I have been a fan of Warhammer Fantasy Roleplay (published by Games Workshop) since I was a kid. It was one of the first games I ever bought (I believe it was my third), and my first fantasy game. I really liked the dark, grim setting, even though what was presented was a pretty poor representation of the Warhammer world. I didn’t realize just how cool that setting was until I started with the Warhammer Fantasy Battles wargame in high school.
I never played it much, though it was always in the back of my mind. I found the mechanics a little too complex when I was younger, and so it always had that stigma, even when I was more experienced and probably would have been able to run it with little or no problem. When Green Ronin and Black Industries published a 2nd edition, I was intrigued, but since I was involved in other gaming activities at the time, I didn’t pick it up until recently, and even then, only skimmed through it. It seemed to include more of the rich and fantastic setting than 1st edition, but still seemed quite lacking to me. There was just so much more in the world than what was detailed, so much more you could do!
At GenCon this year, about a week ago, details of Warhammer Fantasy Roleplay 3rd Edition, to be published by Fantasy Flight Games, were announced. This time around, the system has been completely overhauled, with many unique concepts that, while intriguing me, sent many fans into an outrage. The game would be a boxed set (once the norm, now a rarity in RPGs), retailing for about $100. Included in the box are over 300 cards for skills and abilities and such and over 30 custom dice. There are also cardstock pieces for the various careers, or character classes. This all makes it seem very much like a board game, as opposed to roleplay.
In Fantasy Flight’s video coverage of GenCon, they included a snippet from the seminars where 3rd edition got its most in-depth run-down. Unfortunately, the video only really included the guy saying that all the new mechanics were tools to help facilitate roleplay. Wow. Completely underwhelming.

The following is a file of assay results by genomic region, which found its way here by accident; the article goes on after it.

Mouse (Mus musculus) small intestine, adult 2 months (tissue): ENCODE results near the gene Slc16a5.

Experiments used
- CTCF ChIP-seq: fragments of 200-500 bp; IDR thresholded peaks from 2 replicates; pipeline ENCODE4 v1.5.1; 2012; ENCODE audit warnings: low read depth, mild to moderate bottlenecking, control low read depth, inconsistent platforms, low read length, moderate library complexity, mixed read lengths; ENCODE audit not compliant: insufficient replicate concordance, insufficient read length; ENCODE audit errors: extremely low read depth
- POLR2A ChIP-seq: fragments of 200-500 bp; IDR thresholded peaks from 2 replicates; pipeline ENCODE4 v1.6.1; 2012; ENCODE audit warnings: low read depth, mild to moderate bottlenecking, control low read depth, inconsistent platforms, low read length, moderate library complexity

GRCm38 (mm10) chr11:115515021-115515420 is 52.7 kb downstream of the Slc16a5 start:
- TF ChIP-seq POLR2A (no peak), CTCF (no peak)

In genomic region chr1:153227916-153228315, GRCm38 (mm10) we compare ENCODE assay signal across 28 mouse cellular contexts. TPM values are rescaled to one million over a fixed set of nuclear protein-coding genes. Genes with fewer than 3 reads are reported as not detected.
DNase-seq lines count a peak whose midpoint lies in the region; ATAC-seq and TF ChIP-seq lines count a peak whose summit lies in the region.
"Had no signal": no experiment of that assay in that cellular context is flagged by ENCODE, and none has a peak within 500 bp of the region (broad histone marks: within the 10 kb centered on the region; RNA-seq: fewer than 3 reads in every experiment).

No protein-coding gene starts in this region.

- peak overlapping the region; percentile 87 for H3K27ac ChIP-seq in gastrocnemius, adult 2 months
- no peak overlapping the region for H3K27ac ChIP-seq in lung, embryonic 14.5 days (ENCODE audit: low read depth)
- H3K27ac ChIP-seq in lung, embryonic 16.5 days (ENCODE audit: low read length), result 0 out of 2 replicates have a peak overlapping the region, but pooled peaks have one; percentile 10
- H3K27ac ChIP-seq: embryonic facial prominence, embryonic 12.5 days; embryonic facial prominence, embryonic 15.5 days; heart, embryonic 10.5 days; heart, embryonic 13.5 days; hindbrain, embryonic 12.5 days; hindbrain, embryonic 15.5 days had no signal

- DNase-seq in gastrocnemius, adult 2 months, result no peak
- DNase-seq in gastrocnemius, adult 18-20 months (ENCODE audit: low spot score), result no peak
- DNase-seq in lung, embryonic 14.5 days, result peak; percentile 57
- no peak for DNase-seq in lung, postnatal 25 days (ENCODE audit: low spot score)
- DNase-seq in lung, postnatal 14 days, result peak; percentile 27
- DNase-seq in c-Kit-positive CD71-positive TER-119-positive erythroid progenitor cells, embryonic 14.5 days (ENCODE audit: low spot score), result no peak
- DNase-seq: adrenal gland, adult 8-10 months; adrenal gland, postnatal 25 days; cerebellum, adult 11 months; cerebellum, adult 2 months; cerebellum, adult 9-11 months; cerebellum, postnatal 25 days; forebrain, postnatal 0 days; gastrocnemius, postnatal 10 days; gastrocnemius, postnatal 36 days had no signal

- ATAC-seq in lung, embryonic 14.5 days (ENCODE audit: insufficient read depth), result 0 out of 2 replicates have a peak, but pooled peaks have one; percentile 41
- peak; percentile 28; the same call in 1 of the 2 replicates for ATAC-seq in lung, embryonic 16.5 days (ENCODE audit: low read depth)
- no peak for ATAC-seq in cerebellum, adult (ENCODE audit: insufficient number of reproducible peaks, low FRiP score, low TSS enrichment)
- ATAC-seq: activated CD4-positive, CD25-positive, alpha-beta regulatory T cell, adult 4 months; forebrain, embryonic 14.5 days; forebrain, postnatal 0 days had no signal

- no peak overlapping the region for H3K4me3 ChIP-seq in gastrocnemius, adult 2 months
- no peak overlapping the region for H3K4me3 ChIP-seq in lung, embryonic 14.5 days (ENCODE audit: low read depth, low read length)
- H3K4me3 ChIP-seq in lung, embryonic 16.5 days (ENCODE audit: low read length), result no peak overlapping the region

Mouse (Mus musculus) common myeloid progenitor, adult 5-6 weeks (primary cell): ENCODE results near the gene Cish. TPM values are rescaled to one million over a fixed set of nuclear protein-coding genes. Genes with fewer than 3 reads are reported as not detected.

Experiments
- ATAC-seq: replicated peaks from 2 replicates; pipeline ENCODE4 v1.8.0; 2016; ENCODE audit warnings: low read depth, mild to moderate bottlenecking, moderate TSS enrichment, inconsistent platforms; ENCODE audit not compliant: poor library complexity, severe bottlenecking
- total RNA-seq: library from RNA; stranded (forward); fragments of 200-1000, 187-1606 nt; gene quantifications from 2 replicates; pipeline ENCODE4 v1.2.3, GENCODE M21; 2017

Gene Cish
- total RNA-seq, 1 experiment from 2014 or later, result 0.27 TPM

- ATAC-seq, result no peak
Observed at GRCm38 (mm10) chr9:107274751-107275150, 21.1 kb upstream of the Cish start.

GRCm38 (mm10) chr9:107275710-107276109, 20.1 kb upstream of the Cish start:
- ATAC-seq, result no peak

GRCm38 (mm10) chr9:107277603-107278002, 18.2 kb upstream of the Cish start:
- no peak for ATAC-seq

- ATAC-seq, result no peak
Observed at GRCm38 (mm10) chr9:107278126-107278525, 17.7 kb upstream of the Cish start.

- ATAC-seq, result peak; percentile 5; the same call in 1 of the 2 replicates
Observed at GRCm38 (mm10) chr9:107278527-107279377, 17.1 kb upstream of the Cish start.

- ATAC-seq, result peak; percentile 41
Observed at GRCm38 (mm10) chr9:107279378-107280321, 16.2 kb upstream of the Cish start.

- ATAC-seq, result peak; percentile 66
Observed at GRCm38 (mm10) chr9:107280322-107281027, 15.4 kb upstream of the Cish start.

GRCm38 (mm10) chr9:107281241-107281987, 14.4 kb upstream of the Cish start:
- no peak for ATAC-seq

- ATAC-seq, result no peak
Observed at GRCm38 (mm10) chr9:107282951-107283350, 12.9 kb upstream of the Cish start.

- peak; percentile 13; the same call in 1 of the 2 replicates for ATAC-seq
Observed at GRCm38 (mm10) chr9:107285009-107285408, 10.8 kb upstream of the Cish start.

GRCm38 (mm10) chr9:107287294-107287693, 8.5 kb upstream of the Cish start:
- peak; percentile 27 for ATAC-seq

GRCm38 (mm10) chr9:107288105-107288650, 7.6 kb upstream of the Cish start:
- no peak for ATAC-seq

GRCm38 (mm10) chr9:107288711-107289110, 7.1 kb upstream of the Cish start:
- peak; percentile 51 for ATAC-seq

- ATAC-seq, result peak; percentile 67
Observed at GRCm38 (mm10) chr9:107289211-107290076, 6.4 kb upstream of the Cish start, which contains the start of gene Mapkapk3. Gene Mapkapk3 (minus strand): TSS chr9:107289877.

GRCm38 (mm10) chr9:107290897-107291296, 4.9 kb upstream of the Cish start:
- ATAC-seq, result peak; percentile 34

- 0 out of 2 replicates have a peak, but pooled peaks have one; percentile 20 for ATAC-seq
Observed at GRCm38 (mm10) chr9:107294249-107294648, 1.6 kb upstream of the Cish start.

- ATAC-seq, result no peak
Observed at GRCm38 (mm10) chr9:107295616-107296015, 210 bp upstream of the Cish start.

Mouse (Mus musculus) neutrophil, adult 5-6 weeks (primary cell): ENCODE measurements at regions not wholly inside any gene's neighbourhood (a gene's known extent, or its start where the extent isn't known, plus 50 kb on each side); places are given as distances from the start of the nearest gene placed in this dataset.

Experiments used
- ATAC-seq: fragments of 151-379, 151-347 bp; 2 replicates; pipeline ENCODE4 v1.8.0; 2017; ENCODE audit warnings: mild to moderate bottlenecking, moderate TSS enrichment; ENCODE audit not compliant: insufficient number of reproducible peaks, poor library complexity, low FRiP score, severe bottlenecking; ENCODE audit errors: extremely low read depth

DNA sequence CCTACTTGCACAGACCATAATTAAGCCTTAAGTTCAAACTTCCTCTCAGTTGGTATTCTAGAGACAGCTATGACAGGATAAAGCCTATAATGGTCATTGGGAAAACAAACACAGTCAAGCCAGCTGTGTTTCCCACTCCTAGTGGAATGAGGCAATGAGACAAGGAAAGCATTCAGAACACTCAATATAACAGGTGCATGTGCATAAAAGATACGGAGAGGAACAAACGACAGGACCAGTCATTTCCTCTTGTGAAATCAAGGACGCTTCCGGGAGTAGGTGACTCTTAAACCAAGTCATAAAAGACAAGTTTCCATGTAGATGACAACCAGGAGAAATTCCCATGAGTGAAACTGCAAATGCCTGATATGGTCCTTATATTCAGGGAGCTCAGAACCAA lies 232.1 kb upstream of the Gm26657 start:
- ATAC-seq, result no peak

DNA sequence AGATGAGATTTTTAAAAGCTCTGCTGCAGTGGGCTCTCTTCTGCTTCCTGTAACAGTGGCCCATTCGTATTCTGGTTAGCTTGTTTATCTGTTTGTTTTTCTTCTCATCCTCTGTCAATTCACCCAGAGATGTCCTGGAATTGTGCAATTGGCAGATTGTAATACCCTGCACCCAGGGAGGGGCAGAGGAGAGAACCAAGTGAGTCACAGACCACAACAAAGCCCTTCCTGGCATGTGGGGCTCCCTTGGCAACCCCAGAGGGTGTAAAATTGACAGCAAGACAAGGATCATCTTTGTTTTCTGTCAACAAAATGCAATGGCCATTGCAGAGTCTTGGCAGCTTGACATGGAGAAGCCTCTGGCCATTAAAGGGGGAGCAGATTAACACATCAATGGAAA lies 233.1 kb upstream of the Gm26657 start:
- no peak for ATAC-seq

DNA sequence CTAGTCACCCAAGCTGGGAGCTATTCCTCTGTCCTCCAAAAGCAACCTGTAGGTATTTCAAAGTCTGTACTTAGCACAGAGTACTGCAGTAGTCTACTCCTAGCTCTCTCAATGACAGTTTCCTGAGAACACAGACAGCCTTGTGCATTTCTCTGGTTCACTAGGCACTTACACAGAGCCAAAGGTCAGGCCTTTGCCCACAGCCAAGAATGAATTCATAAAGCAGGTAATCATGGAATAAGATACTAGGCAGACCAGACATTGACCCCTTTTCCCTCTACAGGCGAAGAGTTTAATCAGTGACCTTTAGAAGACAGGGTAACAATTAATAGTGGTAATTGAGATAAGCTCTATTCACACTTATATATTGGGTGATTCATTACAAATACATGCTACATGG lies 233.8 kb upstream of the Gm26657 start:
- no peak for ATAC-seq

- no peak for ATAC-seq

Earlier today, though, Fantasy Flight released an edited version of the entire seminar, which sheds a lot more light on the subject. It’s broken into five parts for convenience. If you are at all interested in WFRP, I highly recommend you watch the entirety of it, and keep as open a mind as you can.
One of the things that really stuck out for me, was the removal of Halflings as one of the four primary playable races, and the splitting of Elves into Wood Elves and High Elves. Finally! Nothing against Halflings, but they’re meant to be a pretty small population in the Old World, and I couldn’t really see 1/4 of the adventurers being Halflings. And the distinction between High and Wood Elves is one of the things that really frustrated me about the previous editions. There’s a bit of flavor in those books that seems to indicate that they’re talking about Wood Elves, but it’s never very clear, and there’s virtually no mention about the difference between them, except for where they come from. This is a long overdue development.
Learning more about the components found in the box, I see where the board game fears come from. WFRP3 uses a lot of tokens and cards and various other trappings you can find in the types of board games that Fantasy Flight also publishes (some of them quite amazing, by the way!). But stop and think about it. They are all there to make things easier. You don’t need to flip through a book or two to find the rules for being blinded in a fight. You just hand the player the appropriate card, which tells him everything he needs to know. When the effect wears off, you turn in the card. And if you don’t want to use the cards, by no means do you have to. You can look up the rules in the book, just like any other game, if that’s how you want to handle things.
The cardstock careers had me a bit worried, until it gets explained that you keep them next to your character sheet (not instead of) so that all the information you need is right at hand. Everyone in the party leveling up? No need to wait your turn for the book so you can see what options are available. Every player has all the information right there in front of him.
Having to play with the dice that come with the set put me off a bit. But I knew they (and the core mechanic they represent) were at the heart of what I needed to know to make my decision about this game. Turns out, I like what they’re doing with them. When you make a roll, you form a dice pool out of various kinds of dice. You get dice for your skill, for how cautious or reckless you’re being, luck or misfortune, and even dice for the difficulty of the task. One roll tells you whether or not you succeed, as well as some other details (like whether the action took longer than planned because you’re being too cautious), and even hints at other events that may have helped or hindered your character.
This core dice mechanic is the most important thing to understand, and it’s described in the fifth and final part of the seminar video. I think 3rd Edition is worth giving a chance, and I’ll definitely be looking into this as more information becomes available, and I think it’s quite likely that I’ll buy it when it comes out later this year.